Abortion issue stiffens fight over Pickering

Vote on nomination of Mississippi judge pivots on civil rights and abortion stances.

While much of the debate over controversial federal appeals court nominee Charles Pickering Sr. has focused on his checkered civil rights history, his record on abortion - the litmus test of all judicial litmus tests - has also been a powerful factor.

Whether Judge Pickering is defeated in an expected Senate committee vote today, or whether he withdraws, the case is being viewed here as the first battle in a coming war over a potential Supreme Court vacancy.

Certainly it illustrates the difficulty President Bush would have in pushing an antiabortion nominee for the highest court in the land.

"I think the entire battle is really an abortion controversy," says Gary Bauer, an abortion opponent and former GOP presidential candidate. "This is sort of a warm-up round for the inevitable Supreme Court vacancy, and I think Senate Democrats are trying to intimidate the White House into not nominating anyone who would be anti-Roe v. Wade" (the landmark ruling legalizing abortion).

While high-profile advocacy groups like the National Association for the Advancement of Colored People have been lobbying senators to reject Pickering on civil-rights grounds, the National Abortion and Reproductive Rights Action League (NARAL) is mobilizing against him for his antiabortion record.

When Pickering was in the Mississippi State Senate, he supported an amendment to the US Constitution that would ban abortions. He also backed the antiabortion plank in the Republican platform.

"He doesn't want to throw it back to the states," says Betsy Cavendish, NARAL's legal director. "He goes the whole nine yards and wants to ban abortion.... This nomination should send a signal to the White House that it must send up moderates."

Roots of a judicial fight

Mr. Bush nominated the Mississippi federal judge on the recommendation of GOP Sen. Trent Lott, who is also from Mississippi and who is a longtime friend of Pickering.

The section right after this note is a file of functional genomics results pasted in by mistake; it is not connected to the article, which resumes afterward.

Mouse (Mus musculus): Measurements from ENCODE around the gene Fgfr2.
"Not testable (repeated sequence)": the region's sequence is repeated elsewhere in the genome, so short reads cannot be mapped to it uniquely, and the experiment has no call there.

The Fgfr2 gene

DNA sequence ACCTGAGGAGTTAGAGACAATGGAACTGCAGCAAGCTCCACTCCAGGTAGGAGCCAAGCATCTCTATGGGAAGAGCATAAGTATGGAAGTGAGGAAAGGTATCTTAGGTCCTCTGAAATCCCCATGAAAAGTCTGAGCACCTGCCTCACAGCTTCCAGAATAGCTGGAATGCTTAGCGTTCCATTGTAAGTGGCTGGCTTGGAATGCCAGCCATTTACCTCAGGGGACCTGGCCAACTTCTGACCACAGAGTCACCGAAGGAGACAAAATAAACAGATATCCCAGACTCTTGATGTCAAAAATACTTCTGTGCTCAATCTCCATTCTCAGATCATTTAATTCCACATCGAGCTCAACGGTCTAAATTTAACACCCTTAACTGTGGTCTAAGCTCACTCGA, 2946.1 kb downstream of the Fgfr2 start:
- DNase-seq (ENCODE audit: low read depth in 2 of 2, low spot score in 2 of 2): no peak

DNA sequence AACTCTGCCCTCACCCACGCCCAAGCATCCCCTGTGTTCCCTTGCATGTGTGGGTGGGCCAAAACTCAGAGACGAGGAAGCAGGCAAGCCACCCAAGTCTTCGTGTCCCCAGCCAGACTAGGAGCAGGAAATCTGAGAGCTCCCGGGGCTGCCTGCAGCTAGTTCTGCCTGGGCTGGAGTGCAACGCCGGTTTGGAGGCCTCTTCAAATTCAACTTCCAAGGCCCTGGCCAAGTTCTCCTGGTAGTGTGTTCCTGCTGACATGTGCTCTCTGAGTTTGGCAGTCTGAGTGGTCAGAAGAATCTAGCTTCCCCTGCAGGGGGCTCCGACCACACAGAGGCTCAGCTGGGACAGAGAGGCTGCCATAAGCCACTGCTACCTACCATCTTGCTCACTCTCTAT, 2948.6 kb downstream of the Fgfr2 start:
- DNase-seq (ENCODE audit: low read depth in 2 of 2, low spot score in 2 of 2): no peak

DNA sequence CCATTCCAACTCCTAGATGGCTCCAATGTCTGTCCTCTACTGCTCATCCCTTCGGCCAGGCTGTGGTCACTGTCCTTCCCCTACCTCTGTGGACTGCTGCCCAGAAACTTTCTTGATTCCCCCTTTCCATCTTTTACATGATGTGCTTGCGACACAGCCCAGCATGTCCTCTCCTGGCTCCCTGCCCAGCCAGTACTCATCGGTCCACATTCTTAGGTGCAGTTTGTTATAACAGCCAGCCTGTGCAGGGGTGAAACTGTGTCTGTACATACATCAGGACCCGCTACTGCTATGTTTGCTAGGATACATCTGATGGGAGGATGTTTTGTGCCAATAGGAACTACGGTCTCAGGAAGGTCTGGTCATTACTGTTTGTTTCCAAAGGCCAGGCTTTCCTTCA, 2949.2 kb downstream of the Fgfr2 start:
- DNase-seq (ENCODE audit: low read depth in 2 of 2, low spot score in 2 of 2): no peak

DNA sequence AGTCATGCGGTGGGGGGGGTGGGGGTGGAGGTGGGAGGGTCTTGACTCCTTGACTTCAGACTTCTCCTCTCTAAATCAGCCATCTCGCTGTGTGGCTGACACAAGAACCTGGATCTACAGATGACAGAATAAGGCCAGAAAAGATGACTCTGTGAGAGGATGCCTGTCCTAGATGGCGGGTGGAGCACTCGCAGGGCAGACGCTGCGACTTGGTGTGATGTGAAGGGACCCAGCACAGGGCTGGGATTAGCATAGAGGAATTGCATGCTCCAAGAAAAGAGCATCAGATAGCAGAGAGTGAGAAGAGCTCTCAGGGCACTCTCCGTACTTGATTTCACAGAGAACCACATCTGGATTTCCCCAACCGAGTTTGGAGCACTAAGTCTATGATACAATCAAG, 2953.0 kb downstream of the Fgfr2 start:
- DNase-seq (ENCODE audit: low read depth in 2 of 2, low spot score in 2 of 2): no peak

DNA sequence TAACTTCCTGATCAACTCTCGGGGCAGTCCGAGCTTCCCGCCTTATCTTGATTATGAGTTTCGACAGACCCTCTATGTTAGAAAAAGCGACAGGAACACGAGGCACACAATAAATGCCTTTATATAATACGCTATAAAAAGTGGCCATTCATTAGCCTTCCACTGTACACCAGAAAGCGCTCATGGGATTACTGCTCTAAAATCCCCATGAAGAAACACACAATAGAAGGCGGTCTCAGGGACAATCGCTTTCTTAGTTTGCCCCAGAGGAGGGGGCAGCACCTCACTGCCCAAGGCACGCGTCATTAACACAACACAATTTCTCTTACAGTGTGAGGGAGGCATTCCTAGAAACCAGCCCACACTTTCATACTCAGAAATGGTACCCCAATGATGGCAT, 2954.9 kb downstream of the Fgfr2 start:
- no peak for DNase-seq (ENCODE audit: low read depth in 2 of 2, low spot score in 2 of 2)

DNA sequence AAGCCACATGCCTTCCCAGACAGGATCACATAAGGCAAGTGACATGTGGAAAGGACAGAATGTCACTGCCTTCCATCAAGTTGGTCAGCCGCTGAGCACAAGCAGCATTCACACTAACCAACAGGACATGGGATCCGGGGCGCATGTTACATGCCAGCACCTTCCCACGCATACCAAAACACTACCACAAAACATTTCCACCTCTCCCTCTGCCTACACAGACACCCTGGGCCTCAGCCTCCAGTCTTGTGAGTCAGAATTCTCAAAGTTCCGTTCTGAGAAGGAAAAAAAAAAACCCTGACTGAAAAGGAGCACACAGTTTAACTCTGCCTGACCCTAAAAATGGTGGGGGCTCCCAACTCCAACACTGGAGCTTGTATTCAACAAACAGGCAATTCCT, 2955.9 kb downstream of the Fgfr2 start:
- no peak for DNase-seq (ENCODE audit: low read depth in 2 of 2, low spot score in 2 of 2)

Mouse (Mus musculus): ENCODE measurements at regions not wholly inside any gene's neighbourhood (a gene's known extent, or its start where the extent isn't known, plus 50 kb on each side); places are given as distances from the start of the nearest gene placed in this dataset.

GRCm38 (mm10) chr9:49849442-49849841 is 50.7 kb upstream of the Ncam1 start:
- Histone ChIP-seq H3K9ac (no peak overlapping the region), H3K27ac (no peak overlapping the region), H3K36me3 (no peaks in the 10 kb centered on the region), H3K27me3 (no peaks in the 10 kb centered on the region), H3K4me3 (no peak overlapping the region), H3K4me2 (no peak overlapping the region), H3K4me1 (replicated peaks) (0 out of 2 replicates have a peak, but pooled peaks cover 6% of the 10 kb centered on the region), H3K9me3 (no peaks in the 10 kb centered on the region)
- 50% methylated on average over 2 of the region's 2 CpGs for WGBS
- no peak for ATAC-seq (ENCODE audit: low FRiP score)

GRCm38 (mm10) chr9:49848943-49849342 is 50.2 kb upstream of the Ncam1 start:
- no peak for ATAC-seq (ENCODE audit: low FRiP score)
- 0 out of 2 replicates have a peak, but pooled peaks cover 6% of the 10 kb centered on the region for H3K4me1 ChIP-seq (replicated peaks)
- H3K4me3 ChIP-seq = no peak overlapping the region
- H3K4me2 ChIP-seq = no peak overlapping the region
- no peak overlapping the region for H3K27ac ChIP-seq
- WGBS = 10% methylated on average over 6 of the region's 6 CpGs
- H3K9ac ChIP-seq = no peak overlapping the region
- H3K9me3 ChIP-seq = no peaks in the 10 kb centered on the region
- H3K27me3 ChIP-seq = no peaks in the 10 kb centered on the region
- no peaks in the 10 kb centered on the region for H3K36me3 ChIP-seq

But his proposed elevation to become a federal appellate judge - the most powerful judgeship outside the Supreme Court - has turned into a nasty partisan battle that included rounds fired from the Oval Office last week.

Twice Mr. Lott has succeeded in postponing a vote on the nomination in the Senate Judiciary Committee, which has indicated it will reject Pickering 10 to 9 along party lines. Lott has said the delays were to drum up support for the nominee, but this week he admitted he will no longer seek to put off the vote, tentatively scheduled for today.

"This is a slap at President Bush, saying, 'you sent us up a conservative Republican, pro-life type person. No matter how qualified they are ... we're going to rough them up and attack their character,' " Sen. Lott said on Fox News Sunday this week.

In truth, conservative Republicans are not happy with the way the White House handled this nomination. The president's appeal last week from the Oval Office, where Pickering sat in a chair usually reserved for a head of state, was too little, too late, they say.

Now Republicans are talking about creating a "war room" on the Hill to better coordinate judicial nominations.

The fight over Pickering presages problems for Bush if he were to try to put an abortion opponent on the Supreme Court, the top wish of social conservatives who form his base in the Republican Party.

The White House is acutely aware of the resonance this issue has with Christian conservatives, in particular. Last year, Bush political advisor Karl Rove commented that in the 2,000 election, 4 million evangelicals, pentacostals, and fundamentalists stayed home on voting day.

These were votes the president should have had, Rove said, adding: "We may have failed to mobilize them."

Since coming to power, the Bush administration has made a point of cultivating this group in many ways: blocking funds for family-planning organizations that also counsel on abortion; filing a legal brief that supports Ohio's ban on late-term abortions; reclassifying a fetus as an unborn child; and just this week, supporting a House bill that recognizes abortion survivors as "individual ... entitled to the full protection of the law."

Political finesse

But the president, who is himself antiabortion, has left most of these announcements to others in the administration, and has not personally taken up the cause the way abortion opponents would like.

Political analysts say that while the White House needs those evangelical votes, it also needs independents and "soccer moms," many of whom favor abortion rights.

"He's finessing the right," says pollster John Zogby. But when the Supreme Court nomination is upon him, "he's got to somehow turn right."

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